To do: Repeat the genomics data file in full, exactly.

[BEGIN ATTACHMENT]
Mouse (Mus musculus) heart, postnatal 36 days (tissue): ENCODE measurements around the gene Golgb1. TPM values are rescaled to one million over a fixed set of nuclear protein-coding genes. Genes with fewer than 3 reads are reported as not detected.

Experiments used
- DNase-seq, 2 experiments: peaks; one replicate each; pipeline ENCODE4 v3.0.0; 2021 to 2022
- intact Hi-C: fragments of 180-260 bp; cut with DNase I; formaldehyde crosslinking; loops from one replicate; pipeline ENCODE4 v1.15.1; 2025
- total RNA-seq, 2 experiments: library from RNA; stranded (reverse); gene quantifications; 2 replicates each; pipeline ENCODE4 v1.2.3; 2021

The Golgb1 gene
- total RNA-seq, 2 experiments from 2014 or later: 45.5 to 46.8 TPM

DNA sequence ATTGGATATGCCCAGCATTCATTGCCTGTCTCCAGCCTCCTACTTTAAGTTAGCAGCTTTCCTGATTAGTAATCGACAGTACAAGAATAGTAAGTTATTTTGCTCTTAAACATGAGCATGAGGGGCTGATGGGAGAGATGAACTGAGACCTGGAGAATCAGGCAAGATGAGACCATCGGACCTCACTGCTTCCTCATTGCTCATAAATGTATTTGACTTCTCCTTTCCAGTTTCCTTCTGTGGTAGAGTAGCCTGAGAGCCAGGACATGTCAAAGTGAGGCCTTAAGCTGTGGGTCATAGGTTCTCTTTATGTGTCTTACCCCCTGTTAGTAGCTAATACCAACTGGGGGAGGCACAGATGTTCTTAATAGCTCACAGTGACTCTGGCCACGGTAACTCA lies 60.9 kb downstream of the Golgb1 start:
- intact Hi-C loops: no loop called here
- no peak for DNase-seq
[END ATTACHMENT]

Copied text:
Mouse (Mus musculus) heart, postnatal 36 days (tissue): ENCODE measurements around the gene Golgb1. TPM values are rescaled to one million over a fixed set of nuclear protein-coding genes. Genes with fewer than 3 reads are reported as not detected.

Experiments used
- DNase-seq, 2 experiments: peaks; one replicate each; pipeline ENCODE4 v3.0.0; 2021 to 2022
- intact Hi-C: fragments of 180-260 bp; cut with DNase I; formaldehyde crosslinking; loops from one replicate; pipeline ENCODE4 v1.15.1; 2025
- total RNA-seq, 2 experiments: library from RNA; stranded (reverse); gene quantifications; 2 replicates each; pipeline ENCODE4 v1.2.3; 2021

The Golgb1 gene
- total RNA-seq, 2 experiments from 2014 or later: 45.5 to 46.8 TPM

DNA sequence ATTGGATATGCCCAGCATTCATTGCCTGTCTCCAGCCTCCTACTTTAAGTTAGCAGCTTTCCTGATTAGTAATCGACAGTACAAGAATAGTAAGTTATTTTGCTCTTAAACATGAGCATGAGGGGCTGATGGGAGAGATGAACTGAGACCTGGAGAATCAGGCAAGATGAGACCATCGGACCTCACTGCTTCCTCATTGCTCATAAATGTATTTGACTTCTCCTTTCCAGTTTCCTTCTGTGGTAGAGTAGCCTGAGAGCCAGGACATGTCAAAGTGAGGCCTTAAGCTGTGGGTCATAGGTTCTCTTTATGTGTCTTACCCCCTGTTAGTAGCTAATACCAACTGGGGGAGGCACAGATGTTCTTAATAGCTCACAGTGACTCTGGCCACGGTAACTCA lies 60.9 kb downstream of the Golgb1 start:
- intact Hi-C loops: no loop called here
- no peak for DNase-seq